Thoughts of the mystery of when I was going to propose were consuming Emily. What if today is the day? What should I be wearing? went through her head. She had to read 2 Timothy to keep from over thinking the situation. We just finished having our Christmas together on this brisk day and I had the plan set: propose on this walk through the park. Emily had no idea. She was carrying on about random things when I found us at the point when I was going to ask. I glanced at her when she finished telling her story (yes, in risk of mitigating what she was telling me, but I did pay attention!) and said, “Emily, I have an important question to ask you.” I dropped to one knee, nearly fumbled the ring box, opened up the box upside down, and blurred out the question (I told myself I wouldn’t be nervous either!).
She put on the ring, and that’s it! We were engaged! So in that moment what changed from the previous hour? Nothing but the title. We don’t act any differently toward each other we still plan to be married for the same reason. This is the issue with most dating relationships in the Church. A guy “asks out” a girl and then they feel as if everything has all of a sudden changed in that instant: the doors to holding hands, relating to pre-established pseudo-romantics, making out, and being snugly with one another have just been unlocked! How? Just by saying, “I’m committed to you as long as I committed to you.”
In an age that prides itself on naturalism and logic does this relationship sound logical? No, because, “although they knew God, they did not honor him as God or give thanks to him, but they became futile in their thinking, and their foolish hearts were darkened” (Romans 1:21 ESV). This, commonly noted as the noetic effect of sin, along with blinding hedonism has led our culture into a mentality of oneness seeking apart from marriage. Just because the world may glorify human reason, does not mean everything the world does is reasonable.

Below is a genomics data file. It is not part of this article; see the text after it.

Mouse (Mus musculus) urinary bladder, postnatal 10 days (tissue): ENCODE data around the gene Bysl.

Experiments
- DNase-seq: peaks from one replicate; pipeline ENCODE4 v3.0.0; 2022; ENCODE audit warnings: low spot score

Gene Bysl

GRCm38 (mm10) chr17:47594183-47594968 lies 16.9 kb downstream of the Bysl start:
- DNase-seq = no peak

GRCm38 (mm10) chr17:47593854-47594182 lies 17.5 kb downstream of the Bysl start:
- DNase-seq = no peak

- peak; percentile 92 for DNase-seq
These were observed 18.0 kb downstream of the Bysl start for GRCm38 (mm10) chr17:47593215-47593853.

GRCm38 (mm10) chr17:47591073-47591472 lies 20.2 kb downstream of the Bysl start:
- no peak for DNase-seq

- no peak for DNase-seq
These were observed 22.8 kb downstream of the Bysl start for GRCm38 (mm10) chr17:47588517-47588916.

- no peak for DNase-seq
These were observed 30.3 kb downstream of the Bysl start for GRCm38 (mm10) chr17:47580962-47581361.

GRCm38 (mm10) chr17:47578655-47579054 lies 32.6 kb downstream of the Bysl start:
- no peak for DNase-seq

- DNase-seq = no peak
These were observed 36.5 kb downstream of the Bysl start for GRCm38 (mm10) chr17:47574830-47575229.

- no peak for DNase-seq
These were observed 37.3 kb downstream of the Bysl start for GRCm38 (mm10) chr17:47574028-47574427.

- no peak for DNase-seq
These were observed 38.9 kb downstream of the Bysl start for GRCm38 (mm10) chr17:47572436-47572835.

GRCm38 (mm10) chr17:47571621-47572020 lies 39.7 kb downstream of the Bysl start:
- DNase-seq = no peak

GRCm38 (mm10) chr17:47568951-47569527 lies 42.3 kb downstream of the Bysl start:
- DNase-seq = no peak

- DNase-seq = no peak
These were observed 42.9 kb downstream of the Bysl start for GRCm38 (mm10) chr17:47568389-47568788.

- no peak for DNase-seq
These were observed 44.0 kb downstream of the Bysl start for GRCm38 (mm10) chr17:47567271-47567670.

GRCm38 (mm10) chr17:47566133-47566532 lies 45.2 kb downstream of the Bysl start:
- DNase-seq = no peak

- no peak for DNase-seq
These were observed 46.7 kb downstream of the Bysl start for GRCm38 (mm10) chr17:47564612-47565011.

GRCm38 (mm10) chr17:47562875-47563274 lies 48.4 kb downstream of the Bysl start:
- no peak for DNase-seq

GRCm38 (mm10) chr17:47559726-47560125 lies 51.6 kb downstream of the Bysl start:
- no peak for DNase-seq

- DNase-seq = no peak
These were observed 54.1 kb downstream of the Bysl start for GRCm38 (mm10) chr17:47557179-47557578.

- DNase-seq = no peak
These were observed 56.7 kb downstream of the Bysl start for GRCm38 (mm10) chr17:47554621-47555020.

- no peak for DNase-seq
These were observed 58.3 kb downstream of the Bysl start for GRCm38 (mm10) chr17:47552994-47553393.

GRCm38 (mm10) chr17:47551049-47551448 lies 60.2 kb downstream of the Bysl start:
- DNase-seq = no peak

Why should we partake in any type of oneness that is only designed for marriage? C.S. Lewis argues, “The idea that ‘being in love’ is the only reason for being married really leaves no room for marriage as a contract or promise at all. If love is the whole thing, then the promise can add nothing; and if it adds nothing, then it should not be made.” Under the logic of modern worldly processes of dating, marriages should not even be considered! One might as well date whomever and find all the pleasure in that person until they “fall out of love”. This person spits in the face of Christ who sacrificed to show us what love really is: not a mere feeling.
Therefore, Emily and I are nothing more than brother and sister in Christ until our day of marriage when we become husband and wife in Christ. The only display of affection (private or public) we have is a hug. We receive all types of flak from this decision. “They must not have any ‘chemistry’” or “What? They didn’t kiss right after they were engaged?” No, in fact, after I proposed, we prayed then went to a local coffee shop to discuss Ephesians 5.
In establishing us as an example, I am in no way saying we are perfect nor an epitome. It is very easy for me to say the things we do are just a conviction for us, especially in widely accepted areas of sin inside the Church. In risk of being labeled legalist, I will proudly state this is not a mere personal conviction Emily and I hold to that does not necessarily have to be widely practiced. We believe this is what the Bible firmly teaches: Christ and the Church as the reality and marriage as its epitome established by God. In current dating and engagement it is important to understand the man and the woman are simply brother and sister in Christ until marriage. Worldly dating is not found Biblically, but what is in the scripture is pursuit. Pursuit is to glorify God better in the marriage. Marriage is the only context when “relationships statuses” change (unlike what Facebook says). soli Deo omnis gloria
 C.S. Lewis, Mere Christianity (Chicago, IL: HarperOne, 2012), 107
 To be clear, I am using the phrase “relationship status” not as mere title change as is should be, but as the world views a relationship as “being able to experience pleasures only designed for the context of marriage outside of marriage due to the title change”. A title change is great because it allows others to recognize your intentions. Terminology is key. Before Emily and I were engaged if someone were to ask me if I were dating someone, I would tell them I’m pursing someone. This wasn’t because I thought dating as a verb is evil, but so that others would know my intentions to marry her. Now dating has been redefined from a verb to and adjective describing the type of relationship.